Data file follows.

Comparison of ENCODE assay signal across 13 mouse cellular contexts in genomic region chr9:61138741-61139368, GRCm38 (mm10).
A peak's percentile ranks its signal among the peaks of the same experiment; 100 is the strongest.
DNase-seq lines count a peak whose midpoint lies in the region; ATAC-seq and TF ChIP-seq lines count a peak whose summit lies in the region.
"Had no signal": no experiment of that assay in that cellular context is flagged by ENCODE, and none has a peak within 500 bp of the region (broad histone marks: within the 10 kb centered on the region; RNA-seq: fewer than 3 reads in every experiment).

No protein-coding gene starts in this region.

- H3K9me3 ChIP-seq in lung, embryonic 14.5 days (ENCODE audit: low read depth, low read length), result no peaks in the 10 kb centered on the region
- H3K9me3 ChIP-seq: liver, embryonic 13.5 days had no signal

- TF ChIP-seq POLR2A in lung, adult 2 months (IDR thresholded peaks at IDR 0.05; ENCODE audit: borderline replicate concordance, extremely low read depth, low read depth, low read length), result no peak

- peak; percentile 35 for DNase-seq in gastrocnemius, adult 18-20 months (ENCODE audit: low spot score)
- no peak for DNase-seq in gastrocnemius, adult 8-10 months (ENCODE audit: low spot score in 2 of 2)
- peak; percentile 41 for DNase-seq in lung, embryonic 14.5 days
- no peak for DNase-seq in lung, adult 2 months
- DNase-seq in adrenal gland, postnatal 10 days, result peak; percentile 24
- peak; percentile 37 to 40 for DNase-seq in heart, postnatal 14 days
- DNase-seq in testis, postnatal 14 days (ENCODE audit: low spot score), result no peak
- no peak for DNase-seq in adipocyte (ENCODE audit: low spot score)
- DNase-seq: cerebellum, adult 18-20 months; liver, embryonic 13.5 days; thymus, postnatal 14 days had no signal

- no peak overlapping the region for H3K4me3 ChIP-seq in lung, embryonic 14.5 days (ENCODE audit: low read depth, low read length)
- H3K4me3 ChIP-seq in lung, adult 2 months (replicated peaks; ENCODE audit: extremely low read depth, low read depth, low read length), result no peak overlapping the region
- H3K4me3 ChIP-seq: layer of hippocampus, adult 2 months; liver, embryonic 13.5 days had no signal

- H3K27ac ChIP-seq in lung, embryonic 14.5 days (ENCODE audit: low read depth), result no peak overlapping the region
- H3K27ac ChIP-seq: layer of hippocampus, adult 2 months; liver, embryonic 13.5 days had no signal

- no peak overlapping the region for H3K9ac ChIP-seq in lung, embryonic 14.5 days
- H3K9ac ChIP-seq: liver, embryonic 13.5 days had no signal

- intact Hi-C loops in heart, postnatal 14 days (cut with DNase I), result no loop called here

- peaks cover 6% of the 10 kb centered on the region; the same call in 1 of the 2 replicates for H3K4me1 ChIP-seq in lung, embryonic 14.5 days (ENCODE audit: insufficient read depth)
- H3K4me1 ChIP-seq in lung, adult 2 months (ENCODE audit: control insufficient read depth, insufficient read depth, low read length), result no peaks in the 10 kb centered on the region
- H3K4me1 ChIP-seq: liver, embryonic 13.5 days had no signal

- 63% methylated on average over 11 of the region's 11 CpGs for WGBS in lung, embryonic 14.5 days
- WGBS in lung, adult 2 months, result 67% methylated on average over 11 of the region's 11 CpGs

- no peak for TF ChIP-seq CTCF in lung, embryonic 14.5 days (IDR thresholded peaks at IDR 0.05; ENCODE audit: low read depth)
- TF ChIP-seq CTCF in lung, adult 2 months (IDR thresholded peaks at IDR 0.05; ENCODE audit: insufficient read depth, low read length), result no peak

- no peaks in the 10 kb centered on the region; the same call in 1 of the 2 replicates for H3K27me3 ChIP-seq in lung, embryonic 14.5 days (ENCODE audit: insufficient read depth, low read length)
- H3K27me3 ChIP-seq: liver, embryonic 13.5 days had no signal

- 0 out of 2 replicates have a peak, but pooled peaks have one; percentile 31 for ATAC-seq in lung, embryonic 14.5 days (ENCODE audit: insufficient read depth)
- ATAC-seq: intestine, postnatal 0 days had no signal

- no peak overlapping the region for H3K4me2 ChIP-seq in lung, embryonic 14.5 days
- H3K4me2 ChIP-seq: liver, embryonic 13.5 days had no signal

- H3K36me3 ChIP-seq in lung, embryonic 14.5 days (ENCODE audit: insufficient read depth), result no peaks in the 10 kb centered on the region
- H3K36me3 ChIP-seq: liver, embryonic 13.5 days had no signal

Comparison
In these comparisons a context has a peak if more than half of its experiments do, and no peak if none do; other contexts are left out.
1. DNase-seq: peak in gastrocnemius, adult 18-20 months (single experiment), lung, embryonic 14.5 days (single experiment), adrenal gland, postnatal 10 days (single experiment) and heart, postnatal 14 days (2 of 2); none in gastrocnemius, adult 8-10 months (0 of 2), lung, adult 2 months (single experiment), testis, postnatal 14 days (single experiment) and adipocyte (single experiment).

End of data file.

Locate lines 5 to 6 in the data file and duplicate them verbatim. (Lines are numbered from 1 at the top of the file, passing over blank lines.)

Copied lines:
No protein-coding gene starts in this region.

- H3K9me3 ChIP-seq in lung, embryonic 14.5 days (ENCODE audit: low read depth, low read length), result no peaks in the 10 kb centered on the region